So if the question is, "What would life be like without billionaires?" my answer is that it would be a reversion to more simple small scale society where there is little if any excess wealth to extract.   I don't think you can defeat the plutocrats and "redistribute" the fruits of corporate production by changing tax policy, because the plutocrats "are" the administrative top level of "government" and they're not going to willingly give up their privileges.   I think you have to abandon them and their system and make your own life outside their corporatized power structures.  

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It is not hypocrisy to use what you need from the system, as it has pretty much already claimed ownership of all the economic resources that we need to survive, and you have already contributed to building up the world as it is.   And you don't have to drop out entirely.   Just start retaking responsibility for your own and your family's and your community's well being.   You don't have to wait for "the government" to solve your problems for you by fixing "the system".   The system will probably not get fixed, not in the ways that would benefit you.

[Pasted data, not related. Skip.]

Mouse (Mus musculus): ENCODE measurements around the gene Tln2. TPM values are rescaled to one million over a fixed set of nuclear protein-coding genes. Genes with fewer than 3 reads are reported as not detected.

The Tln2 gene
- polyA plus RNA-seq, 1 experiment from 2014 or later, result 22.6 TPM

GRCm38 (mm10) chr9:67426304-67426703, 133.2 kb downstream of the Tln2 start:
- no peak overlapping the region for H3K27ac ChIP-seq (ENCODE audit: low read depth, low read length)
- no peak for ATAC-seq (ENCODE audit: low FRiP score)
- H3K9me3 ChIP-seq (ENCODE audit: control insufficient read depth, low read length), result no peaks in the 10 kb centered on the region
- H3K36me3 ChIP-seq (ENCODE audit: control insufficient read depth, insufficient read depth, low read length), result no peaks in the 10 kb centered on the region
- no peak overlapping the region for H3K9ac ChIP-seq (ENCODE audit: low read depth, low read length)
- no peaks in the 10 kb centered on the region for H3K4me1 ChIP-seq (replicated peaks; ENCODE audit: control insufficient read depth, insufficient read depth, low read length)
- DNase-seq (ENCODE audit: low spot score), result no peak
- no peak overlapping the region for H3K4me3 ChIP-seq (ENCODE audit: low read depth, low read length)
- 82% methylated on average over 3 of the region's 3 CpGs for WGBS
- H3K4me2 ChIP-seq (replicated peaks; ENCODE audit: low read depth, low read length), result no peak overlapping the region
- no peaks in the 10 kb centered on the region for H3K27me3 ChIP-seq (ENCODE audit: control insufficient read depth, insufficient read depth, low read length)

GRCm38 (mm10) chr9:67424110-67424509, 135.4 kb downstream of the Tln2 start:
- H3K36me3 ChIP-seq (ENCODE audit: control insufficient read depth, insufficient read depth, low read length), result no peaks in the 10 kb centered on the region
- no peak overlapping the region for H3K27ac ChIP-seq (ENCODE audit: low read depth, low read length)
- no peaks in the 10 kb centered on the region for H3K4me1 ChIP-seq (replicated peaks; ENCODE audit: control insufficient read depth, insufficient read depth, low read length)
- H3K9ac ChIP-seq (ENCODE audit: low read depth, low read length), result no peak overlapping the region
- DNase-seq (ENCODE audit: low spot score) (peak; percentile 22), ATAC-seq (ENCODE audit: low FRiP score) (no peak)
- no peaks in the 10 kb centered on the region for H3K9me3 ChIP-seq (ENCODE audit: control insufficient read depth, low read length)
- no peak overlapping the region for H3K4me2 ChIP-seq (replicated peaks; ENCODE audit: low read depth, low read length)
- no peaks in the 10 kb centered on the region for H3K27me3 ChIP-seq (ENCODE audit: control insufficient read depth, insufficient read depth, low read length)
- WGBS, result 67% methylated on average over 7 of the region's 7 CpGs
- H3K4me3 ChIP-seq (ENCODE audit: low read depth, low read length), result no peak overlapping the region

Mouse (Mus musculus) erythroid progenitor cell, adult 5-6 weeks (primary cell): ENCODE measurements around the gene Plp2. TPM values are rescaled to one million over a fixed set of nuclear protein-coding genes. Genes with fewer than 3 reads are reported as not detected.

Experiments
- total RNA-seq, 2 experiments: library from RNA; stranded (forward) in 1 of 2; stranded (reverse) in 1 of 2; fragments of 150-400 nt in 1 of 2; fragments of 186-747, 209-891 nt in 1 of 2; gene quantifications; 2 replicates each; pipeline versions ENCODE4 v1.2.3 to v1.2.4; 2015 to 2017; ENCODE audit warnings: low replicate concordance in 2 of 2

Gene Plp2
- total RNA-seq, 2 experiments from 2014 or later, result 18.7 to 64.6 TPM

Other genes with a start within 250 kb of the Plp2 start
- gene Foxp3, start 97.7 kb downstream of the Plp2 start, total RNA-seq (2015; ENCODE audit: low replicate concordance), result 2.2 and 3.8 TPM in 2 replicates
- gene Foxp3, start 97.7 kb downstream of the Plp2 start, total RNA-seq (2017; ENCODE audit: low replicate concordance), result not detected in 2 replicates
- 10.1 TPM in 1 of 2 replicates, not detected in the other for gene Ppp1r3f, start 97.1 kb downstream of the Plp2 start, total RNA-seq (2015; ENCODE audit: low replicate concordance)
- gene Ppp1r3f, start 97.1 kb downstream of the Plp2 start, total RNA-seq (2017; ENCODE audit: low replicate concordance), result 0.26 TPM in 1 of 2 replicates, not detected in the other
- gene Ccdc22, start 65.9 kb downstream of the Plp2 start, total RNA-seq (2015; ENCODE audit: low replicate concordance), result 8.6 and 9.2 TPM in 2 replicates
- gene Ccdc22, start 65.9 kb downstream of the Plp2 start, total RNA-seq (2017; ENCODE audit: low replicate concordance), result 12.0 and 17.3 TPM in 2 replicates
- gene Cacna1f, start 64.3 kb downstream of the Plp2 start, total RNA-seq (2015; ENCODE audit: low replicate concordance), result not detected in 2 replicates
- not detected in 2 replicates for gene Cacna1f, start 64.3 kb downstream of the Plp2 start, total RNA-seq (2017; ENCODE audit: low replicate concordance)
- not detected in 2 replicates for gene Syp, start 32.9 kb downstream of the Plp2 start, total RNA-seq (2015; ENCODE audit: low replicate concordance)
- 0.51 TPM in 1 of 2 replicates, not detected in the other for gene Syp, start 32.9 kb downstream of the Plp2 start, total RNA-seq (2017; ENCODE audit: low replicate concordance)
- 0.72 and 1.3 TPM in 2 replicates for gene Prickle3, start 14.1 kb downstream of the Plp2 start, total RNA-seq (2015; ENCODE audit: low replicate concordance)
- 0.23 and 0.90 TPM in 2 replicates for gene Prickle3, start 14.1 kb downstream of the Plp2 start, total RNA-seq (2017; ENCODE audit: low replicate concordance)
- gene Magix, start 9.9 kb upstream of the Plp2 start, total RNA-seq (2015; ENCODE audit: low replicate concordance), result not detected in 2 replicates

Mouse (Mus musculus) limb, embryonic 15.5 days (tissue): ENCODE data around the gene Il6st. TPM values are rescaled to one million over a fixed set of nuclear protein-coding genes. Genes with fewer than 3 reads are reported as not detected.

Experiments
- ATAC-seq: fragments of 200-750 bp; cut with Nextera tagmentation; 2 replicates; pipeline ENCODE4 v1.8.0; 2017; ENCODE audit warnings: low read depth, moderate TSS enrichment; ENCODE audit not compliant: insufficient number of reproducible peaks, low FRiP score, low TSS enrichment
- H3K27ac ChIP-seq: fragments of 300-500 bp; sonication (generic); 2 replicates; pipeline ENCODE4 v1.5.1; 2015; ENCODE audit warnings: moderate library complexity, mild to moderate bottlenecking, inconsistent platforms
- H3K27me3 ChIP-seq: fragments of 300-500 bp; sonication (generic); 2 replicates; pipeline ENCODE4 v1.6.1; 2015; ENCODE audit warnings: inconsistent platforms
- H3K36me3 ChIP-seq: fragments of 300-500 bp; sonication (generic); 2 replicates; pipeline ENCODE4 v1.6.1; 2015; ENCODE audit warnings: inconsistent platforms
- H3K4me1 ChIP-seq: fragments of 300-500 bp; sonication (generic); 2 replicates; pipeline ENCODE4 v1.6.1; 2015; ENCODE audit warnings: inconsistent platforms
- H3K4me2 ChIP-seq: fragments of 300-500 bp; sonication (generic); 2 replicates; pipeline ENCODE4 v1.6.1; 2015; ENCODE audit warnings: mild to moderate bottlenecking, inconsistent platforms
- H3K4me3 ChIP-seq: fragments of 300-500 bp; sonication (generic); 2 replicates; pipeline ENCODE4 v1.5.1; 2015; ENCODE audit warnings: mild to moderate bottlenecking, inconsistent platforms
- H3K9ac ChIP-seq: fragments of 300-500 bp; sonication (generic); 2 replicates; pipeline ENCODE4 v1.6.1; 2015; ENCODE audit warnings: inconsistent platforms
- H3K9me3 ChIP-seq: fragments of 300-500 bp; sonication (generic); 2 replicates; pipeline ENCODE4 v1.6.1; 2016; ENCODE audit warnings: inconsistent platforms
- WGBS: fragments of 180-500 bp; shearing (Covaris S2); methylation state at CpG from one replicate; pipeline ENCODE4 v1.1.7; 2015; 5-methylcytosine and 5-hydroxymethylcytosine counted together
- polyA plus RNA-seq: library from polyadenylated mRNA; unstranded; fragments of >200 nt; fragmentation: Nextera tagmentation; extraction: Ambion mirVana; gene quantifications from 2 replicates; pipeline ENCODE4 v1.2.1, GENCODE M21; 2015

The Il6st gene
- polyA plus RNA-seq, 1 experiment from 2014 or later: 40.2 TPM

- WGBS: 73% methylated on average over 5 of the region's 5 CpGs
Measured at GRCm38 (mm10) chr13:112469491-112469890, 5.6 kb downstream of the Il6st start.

Small towns and rural areas are probably better than big cities for more independent living, but even transition towns within big city borders can function as "local" communities that generate some of their own solar or wind electricity, grow their own food and otherwise insulate themselves against failure of "the system".   At least some degree of self-sufficiency in providing the necessities of life for yourself, within a small community of like minded people, is a personal security issue.   Who knows, it might even be a more rewarding way of life than spending all your working hours chasing the almighty buck.

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I spent my working life as an independent small business owner/operator. My academic background is in philosophy and political economy. I began studying monetary systems and monetary history after the 1982 banking crash that was precipitated by (more...)